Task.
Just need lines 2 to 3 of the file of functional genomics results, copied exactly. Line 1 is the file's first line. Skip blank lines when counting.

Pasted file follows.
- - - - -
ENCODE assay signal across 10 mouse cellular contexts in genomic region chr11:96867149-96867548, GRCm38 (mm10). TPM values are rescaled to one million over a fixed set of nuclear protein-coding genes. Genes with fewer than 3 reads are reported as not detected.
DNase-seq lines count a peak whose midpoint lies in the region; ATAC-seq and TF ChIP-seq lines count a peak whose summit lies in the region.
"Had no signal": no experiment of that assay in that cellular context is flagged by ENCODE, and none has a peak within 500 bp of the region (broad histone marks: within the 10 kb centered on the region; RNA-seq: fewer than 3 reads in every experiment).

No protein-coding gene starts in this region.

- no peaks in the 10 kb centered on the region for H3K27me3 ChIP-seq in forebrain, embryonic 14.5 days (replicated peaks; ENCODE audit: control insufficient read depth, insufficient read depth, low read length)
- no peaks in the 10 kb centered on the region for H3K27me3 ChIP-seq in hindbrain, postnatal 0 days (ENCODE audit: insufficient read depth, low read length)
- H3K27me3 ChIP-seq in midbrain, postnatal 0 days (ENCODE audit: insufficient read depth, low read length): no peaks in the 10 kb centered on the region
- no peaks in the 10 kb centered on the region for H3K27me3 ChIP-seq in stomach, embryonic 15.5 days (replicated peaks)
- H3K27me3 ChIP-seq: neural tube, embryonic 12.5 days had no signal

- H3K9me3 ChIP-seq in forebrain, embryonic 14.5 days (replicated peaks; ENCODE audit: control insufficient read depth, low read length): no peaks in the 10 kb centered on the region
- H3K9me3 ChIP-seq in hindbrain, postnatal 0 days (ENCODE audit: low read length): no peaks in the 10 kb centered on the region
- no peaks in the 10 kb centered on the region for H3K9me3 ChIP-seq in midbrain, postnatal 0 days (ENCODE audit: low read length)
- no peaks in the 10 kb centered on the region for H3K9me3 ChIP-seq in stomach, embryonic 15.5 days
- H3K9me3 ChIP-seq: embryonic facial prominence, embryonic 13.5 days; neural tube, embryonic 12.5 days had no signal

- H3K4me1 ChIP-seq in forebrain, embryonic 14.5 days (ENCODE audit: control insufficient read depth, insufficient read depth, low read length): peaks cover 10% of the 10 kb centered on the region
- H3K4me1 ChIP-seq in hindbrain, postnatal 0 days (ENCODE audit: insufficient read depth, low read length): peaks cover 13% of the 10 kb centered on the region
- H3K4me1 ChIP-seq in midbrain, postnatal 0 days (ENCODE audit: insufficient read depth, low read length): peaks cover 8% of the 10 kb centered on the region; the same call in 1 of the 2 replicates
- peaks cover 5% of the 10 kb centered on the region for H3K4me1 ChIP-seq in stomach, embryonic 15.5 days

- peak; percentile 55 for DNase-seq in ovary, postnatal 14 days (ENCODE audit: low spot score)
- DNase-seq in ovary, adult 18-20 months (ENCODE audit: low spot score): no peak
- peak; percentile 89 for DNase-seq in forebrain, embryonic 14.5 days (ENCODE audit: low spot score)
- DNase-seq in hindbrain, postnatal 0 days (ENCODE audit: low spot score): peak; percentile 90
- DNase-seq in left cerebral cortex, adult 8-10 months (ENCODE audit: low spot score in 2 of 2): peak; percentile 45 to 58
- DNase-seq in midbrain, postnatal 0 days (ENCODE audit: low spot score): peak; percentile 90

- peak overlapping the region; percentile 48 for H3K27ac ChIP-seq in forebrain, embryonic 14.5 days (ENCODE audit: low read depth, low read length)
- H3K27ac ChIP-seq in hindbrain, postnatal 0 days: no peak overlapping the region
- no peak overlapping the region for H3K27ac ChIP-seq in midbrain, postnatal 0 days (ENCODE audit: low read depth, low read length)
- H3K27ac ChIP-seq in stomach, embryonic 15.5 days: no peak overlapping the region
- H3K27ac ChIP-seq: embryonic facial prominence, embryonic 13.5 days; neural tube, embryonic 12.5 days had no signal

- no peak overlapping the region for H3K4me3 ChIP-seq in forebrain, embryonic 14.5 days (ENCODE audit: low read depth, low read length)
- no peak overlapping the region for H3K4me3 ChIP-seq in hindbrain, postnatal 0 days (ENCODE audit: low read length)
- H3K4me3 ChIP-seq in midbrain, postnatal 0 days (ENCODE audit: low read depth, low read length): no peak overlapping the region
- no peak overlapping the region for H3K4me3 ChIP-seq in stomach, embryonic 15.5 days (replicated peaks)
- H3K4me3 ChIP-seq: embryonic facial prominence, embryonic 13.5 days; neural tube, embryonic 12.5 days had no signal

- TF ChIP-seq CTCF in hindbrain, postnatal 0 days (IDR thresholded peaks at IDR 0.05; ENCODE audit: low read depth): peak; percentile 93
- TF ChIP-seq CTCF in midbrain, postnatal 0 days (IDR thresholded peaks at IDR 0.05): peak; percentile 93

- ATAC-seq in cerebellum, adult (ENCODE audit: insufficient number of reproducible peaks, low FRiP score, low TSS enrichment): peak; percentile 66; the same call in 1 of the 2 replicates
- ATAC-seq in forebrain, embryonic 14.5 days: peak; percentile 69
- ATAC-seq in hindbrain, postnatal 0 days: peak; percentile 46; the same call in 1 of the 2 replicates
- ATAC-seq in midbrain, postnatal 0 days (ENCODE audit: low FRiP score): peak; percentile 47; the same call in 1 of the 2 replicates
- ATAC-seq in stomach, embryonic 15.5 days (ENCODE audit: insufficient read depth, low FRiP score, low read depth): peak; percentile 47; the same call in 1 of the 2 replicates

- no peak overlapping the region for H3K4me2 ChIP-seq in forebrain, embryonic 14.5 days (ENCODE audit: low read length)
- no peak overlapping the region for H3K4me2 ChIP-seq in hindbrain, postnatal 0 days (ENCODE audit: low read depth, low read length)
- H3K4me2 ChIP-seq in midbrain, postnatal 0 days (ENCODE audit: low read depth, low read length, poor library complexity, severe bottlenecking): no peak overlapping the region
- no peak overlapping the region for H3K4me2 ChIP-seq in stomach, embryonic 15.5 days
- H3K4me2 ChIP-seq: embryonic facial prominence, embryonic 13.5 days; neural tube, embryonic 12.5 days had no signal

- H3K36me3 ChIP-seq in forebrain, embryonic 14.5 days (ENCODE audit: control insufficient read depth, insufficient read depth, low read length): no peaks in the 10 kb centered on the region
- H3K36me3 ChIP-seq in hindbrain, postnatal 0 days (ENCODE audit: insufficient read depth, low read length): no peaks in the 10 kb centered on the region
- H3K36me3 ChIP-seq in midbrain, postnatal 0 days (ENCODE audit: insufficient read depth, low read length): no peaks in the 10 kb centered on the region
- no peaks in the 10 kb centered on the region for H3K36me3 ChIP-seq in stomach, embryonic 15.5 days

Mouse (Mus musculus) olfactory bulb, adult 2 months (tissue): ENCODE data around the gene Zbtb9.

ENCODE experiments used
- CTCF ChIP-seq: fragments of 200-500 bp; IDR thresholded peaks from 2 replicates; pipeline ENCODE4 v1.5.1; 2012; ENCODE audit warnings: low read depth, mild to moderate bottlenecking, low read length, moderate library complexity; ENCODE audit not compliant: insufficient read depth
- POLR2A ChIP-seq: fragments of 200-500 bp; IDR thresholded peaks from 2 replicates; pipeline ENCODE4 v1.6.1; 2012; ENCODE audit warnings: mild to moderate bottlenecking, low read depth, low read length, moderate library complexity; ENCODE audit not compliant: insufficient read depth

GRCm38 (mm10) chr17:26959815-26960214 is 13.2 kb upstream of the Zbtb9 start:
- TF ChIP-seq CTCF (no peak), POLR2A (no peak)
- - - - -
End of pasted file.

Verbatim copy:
DNase-seq lines count a peak whose midpoint lies in the region; ATAC-seq and TF ChIP-seq lines count a peak whose summit lies in the region.
"Had no signal": no experiment of that assay in that cellular context is flagged by ENCODE, and none has a peak within 500 bp of the region (broad histone marks: within the 10 kb centered on the region; RNA-seq: fewer than 3 reads in every experiment).